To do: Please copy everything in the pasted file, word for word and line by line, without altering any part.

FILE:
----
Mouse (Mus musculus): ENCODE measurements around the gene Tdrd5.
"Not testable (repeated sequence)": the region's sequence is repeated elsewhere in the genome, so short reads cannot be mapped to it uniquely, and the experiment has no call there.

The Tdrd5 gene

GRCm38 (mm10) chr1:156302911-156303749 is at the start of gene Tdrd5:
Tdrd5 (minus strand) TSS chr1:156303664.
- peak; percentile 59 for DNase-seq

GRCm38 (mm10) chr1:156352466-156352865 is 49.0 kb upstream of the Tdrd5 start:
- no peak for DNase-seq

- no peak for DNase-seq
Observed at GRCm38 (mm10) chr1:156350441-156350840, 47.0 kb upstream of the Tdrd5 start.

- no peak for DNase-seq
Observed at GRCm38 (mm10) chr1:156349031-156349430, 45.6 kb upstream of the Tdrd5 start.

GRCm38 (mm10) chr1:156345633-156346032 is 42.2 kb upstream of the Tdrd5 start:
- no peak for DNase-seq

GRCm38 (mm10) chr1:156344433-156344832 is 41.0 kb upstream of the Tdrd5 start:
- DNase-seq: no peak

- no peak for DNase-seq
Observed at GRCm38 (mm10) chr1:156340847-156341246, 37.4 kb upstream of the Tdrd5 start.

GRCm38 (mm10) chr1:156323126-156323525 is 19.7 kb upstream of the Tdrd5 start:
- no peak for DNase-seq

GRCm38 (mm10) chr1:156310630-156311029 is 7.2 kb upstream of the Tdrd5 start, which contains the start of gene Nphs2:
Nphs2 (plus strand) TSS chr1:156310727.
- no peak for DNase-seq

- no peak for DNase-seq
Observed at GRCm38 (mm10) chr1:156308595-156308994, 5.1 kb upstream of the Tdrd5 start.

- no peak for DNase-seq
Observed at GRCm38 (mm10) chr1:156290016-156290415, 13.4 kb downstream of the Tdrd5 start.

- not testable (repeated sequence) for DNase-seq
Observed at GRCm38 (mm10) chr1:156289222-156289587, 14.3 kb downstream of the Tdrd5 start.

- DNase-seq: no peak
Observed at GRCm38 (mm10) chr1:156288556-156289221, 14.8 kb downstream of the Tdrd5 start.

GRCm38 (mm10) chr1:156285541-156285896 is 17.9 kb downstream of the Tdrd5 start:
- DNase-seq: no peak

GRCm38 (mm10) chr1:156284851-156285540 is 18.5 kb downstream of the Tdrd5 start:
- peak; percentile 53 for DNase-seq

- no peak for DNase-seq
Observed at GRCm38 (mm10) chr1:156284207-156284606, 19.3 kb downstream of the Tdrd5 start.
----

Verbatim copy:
Mouse (Mus musculus): ENCODE measurements around the gene Tdrd5.
"Not testable (repeated sequence)": the region's sequence is repeated elsewhere in the genome, so short reads cannot be mapped to it uniquely, and the experiment has no call there.

The Tdrd5 gene

GRCm38 (mm10) chr1:156302911-156303749 is at the start of gene Tdrd5:
Tdrd5 (minus strand) TSS chr1:156303664.
- peak; percentile 59 for DNase-seq

GRCm38 (mm10) chr1:156352466-156352865 is 49.0 kb upstream of the Tdrd5 start:
- no peak for DNase-seq

- no peak for DNase-seq
Observed at GRCm38 (mm10) chr1:156350441-156350840, 47.0 kb upstream of the Tdrd5 start.

- no peak for DNase-seq
Observed at GRCm38 (mm10) chr1:156349031-156349430, 45.6 kb upstream of the Tdrd5 start.

GRCm38 (mm10) chr1:156345633-156346032 is 42.2 kb upstream of the Tdrd5 start:
- no peak for DNase-seq

GRCm38 (mm10) chr1:156344433-156344832 is 41.0 kb upstream of the Tdrd5 start:
- DNase-seq: no peak

- no peak for DNase-seq
Observed at GRCm38 (mm10) chr1:156340847-156341246, 37.4 kb upstream of the Tdrd5 start.

GRCm38 (mm10) chr1:156323126-156323525 is 19.7 kb upstream of the Tdrd5 start:
- no peak for DNase-seq

GRCm38 (mm10) chr1:156310630-156311029 is 7.2 kb upstream of the Tdrd5 start, which contains the start of gene Nphs2:
Nphs2 (plus strand) TSS chr1:156310727.
- no peak for DNase-seq

- no peak for DNase-seq
Observed at GRCm38 (mm10) chr1:156308595-156308994, 5.1 kb upstream of the Tdrd5 start.

- no peak for DNase-seq
Observed at GRCm38 (mm10) chr1:156290016-156290415, 13.4 kb downstream of the Tdrd5 start.

- not testable (repeated sequence) for DNase-seq
Observed at GRCm38 (mm10) chr1:156289222-156289587, 14.3 kb downstream of the Tdrd5 start.

- DNase-seq: no peak
Observed at GRCm38 (mm10) chr1:156288556-156289221, 14.8 kb downstream of the Tdrd5 start.

GRCm38 (mm10) chr1:156285541-156285896 is 17.9 kb downstream of the Tdrd5 start:
- DNase-seq: no peak

GRCm38 (mm10) chr1:156284851-156285540 is 18.5 kb downstream of the Tdrd5 start:
- peak; percentile 53 for DNase-seq

- no peak for DNase-seq
Observed at GRCm38 (mm10) chr1:156284207-156284606, 19.3 kb downstream of the Tdrd5 start.